“Branding refers to the sum total of activities employed to shape public perception,” explains Rosen, “the total customer experience that ultimately influences how a person feels when they hear a product or company name. Branding is elusive and intangible. It is also the most concrete component of any marketing mix. Lack of control in this arena is like playing eenie-meenie-miney-moe with day trading, and hoping for the best.”
For these reasons and a slew of related others, countless brands have banned affiliate marketers from bidding on their trademarks, arguing such tactics undermine the brand’s efforts to position itself in the minds and wallets of consumers.
But is there more to it? Affiliates say ‘yes.’
The argument for trademark bidding
While many brand managers fear affiliates bidding on their company names may direct consumers to sites with inappropriate content, or messaging not in line with the brand’s core concepts, many affiliate marketers feel trademark bidding is key to driving consumer interest.
Specifically, many affiliates point to the vast level of competition online as perfect reasoning for trademark bidding. Scott Elling, Director of Performance Marketing at Wpromote, poses the following question to skeptical brands:
“Would you rather users click affiliate ads after having searched your trademark, or, that users search your trademark and visit a competitor’s site that shows up in the same page of results? It’s your choice. Allowing affiliates to bid on your trademark gives you the upper hand. We’re all on the same team. Why not work together?”
Some parent companies are more flexible than others. Some have creative departments with the manpower to execute an affiliate creative approval process. Still, for every one who is flexible, there are numerous others who are uninterested in compromising, lacking the resources necessary to traffic affiliate creative internally for approval, or, simply too large (and with too much red tape) for most affiliates to navigate.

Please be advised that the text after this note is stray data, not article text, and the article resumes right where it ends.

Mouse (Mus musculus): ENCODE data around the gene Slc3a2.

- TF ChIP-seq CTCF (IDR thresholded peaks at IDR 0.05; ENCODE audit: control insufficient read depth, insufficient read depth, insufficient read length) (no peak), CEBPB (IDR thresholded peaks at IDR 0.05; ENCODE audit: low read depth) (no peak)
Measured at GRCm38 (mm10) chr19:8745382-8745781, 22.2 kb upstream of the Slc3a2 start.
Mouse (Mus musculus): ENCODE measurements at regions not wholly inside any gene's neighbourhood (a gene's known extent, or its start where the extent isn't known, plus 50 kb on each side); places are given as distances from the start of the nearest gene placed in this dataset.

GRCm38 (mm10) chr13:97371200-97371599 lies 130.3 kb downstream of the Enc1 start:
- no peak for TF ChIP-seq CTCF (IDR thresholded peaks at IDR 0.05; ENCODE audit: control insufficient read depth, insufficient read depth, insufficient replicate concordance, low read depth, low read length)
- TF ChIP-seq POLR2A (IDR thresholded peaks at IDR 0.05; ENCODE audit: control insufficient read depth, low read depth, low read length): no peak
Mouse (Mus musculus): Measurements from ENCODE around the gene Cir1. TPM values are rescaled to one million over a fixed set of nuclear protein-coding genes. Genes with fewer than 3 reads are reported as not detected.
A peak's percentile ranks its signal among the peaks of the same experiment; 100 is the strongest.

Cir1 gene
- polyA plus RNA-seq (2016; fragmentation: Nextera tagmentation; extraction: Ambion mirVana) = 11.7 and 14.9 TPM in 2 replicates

Are said brands losing out due to inflexible modes of thinking? Wpromote CEO, Mike Mothner, weighs in:
“I think this is a question of online-driven revenue,” says Mothner, “not brand dilution. When we sell HP laptops as an affiliate of Hewlett-Packard, for example, through search advertising related to ‘HP,’ it has no effect on the brand, only a potentially cannibalistic effect on HP’s internal search marketing efforts, and I would argue this is far outweighed by the value of us driving Hewlett-Packard sales, which could easily be lost to a competitor like Best Buy or Dell. The other way I think about it is you may have billions invested in your brand, but when people search ‘HP laptops,’ there are 20 potential results on Google’s first page for users to click, and only 2-3 that Hewlett-Packard controls. The more Hewlett-Packard can do to dominate key real estate, the better. ‘Brand dilution,’ if any, already occurred, simply because there are those 20 results.”
The bottom line
So, who is right? That is a matter technically up for discussion, and, in some cases, legislation, as the debate between brands and affiliates persists. Some affiliates feel concerns regarding brand dilution should be addressed by giving parent companies final approval on affiliate creative, and, theoretically, if brands and affiliates work together, there is no reason an affiliate site should ever stray from a brand’s core objectives. In fact, with online affiliates’ built-in emphasis on performance, affiliate sites fashioned under brand managers’ watchful eyes have a good chance of outperforming those created by parent companies themselves. Unfortunately, many parent companies are not looking to compromise.
In the end, although the proverbial writing may very well be on the wall, it seems we are no closer to a solution. As consumers gain more of the upper hand, however, simply due in part to the sheer number of options they have when it comes time to shop, it may not be long before brands begin to loosen their grip on trademarks, if only to keep consumers engaged.